When she was lonely; had no one she could befriend in this Punjab town, she went through the day happily humming: “I’ve found a friend in Jesus, He’s everything to me, he tells me every care on him to roll, he’s the lily of the valley, the bright and morning star, he’s the fairest of ten thousand to my soul.”
And when she lay down tired, at the end of the day, she’d fall asleep singing: “Safe in the arms of Jesus, safe on his gentle breast, there, by his love o’er shaded sweetly my soul shall rest.”
Mummy sang some other songs too not just hymns, but her favorite and most sung songs were hymns. I have mentioned situations and some hymns she would sing to show how she built herself up and how she looked to God for peace and strength to keep her happy, smiling, joking (yes, she laughed and joked a lot!). This, however, isn’t the only reason she sang. She sang because she loved singing. She sang Alto in the church choir.
Mummy actually taught us faith. Not in sermons, not in speech but through her songs. She turned to God every time to replenish hope, love, and joy, not only when things became difficult for her but all day long. In doing so, she taught me a valuable lesson.
Mummy’s singing brought peace and calm then, and today the legacy she left carries forward in my home and life. I sing too. I sing a lot of songs from different genres, unlike my mother, but like her, I sing a lot of hymns too. Like our home when I was a girl, my home is also filled with songs. I am grateful for her singing. It made me happy when I was a girl and it makes for such precious memories now.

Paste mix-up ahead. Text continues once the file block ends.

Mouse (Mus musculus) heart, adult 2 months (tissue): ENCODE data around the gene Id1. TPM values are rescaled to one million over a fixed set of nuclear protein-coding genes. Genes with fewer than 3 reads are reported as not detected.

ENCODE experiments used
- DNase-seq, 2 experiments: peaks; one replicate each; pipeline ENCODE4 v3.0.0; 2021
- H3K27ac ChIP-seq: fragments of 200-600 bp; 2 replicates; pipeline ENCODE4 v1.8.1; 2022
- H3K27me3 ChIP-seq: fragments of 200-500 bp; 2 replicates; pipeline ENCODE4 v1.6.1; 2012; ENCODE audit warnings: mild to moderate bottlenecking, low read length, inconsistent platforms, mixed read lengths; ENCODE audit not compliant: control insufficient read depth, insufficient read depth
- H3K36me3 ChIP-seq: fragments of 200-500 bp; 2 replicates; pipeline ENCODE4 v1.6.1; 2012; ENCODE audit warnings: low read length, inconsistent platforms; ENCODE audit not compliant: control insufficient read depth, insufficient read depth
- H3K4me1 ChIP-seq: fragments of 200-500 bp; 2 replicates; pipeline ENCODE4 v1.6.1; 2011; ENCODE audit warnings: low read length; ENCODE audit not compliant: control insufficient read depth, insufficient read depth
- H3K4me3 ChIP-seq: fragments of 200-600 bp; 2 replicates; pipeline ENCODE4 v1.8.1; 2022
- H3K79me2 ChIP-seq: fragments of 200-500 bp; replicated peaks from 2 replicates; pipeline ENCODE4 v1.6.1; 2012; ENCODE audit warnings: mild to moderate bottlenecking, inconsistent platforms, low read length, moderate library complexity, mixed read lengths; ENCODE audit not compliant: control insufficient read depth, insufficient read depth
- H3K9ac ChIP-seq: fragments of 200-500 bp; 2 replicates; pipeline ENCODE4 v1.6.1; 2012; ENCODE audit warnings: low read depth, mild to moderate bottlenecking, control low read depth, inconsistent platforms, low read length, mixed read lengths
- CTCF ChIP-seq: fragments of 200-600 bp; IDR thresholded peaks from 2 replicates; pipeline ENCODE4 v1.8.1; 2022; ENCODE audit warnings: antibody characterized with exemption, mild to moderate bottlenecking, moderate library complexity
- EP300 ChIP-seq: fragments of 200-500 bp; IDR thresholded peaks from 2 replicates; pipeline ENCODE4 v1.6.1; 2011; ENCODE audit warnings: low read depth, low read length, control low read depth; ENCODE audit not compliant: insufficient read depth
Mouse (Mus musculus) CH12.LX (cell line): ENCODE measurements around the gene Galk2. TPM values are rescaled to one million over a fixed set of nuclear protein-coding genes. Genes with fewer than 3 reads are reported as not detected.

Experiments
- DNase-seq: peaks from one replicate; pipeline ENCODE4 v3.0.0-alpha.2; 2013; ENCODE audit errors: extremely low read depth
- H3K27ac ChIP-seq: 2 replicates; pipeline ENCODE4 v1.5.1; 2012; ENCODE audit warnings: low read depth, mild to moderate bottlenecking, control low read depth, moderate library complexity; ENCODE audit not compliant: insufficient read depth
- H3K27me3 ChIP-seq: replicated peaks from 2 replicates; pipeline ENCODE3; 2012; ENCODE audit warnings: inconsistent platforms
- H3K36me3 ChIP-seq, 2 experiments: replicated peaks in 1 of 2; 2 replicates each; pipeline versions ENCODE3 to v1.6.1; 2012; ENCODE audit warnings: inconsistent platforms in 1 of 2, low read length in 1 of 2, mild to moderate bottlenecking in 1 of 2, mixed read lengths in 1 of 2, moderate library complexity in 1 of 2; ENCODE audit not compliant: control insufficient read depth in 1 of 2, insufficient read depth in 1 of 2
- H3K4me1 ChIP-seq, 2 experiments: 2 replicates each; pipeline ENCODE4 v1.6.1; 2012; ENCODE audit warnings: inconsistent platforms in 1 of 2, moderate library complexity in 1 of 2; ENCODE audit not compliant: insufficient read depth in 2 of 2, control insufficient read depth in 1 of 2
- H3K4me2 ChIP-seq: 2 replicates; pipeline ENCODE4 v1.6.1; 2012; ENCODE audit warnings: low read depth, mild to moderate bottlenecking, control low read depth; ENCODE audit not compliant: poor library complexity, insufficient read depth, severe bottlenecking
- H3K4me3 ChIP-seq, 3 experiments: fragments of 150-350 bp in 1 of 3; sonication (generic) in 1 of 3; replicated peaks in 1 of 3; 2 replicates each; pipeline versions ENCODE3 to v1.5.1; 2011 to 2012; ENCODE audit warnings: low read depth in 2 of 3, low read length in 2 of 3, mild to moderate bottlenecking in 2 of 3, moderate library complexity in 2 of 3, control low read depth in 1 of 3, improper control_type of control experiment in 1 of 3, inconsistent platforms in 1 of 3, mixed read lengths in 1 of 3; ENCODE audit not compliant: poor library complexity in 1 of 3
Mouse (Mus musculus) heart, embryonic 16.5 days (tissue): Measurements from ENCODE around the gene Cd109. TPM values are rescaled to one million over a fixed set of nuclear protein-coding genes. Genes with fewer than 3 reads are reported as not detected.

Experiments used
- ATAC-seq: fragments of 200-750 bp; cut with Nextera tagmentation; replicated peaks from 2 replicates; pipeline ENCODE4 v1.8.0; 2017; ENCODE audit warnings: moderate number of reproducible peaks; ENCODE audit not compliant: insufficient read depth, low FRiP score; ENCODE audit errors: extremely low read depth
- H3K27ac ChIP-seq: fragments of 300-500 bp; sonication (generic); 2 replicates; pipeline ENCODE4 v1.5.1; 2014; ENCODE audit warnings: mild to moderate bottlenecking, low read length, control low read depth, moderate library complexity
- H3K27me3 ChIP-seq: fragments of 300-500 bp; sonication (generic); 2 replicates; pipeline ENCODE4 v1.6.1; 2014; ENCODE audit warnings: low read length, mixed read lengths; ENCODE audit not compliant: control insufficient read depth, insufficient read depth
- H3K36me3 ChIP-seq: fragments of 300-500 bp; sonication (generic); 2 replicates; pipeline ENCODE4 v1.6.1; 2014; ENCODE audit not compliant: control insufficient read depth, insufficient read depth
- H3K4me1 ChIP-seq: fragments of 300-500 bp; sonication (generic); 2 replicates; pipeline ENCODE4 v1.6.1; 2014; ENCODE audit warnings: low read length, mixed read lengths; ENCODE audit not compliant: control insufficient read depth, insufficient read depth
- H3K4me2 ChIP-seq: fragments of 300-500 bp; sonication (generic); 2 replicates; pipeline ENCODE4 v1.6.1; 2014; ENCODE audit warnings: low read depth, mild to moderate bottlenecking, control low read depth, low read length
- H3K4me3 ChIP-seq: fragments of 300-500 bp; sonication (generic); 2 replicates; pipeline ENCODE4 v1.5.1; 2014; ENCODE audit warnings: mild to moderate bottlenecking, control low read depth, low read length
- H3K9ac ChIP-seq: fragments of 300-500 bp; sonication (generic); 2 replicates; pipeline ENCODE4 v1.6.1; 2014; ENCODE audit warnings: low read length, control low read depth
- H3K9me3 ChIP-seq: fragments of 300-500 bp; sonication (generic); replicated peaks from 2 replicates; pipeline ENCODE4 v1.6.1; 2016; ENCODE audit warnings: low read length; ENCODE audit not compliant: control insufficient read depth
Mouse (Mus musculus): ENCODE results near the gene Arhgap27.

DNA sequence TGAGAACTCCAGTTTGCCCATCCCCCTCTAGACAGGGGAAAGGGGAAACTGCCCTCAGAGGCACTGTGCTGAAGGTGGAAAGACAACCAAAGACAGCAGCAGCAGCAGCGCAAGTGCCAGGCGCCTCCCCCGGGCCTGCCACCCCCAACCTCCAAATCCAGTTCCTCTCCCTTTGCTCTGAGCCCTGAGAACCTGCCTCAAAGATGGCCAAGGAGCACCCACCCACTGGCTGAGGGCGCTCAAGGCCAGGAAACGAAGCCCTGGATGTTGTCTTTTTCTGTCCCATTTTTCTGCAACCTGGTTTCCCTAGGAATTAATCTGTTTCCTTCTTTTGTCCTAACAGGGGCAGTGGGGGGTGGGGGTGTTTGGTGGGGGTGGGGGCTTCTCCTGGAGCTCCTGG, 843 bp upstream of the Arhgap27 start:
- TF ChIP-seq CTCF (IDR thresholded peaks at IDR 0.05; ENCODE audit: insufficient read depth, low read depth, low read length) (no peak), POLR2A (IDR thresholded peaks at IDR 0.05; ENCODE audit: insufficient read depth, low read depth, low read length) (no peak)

These lines from Mama Sang A Song sum it up:
God put a song in the heart of an angel, and softly she sang it to me…
I get to thinking lots of times…of the old home place where I grew up, of the days both good and bad…
Our home fire never flickered once, ’cause when things went wrong…
Mama sang a song…And those were the greatest days of all, when mama sang a song…
No voice is left to fill those halls, and no steps to grace the floor,
for you see my mother sings in heaven now, around God’s golden throne.
But I’ll always believe this world is a better place (for me)
because one time my mama sang a song.
I am a grandmother now but the memories of mummy singing as she carried on faithfully with her chores and duties, still motivate and inspire me.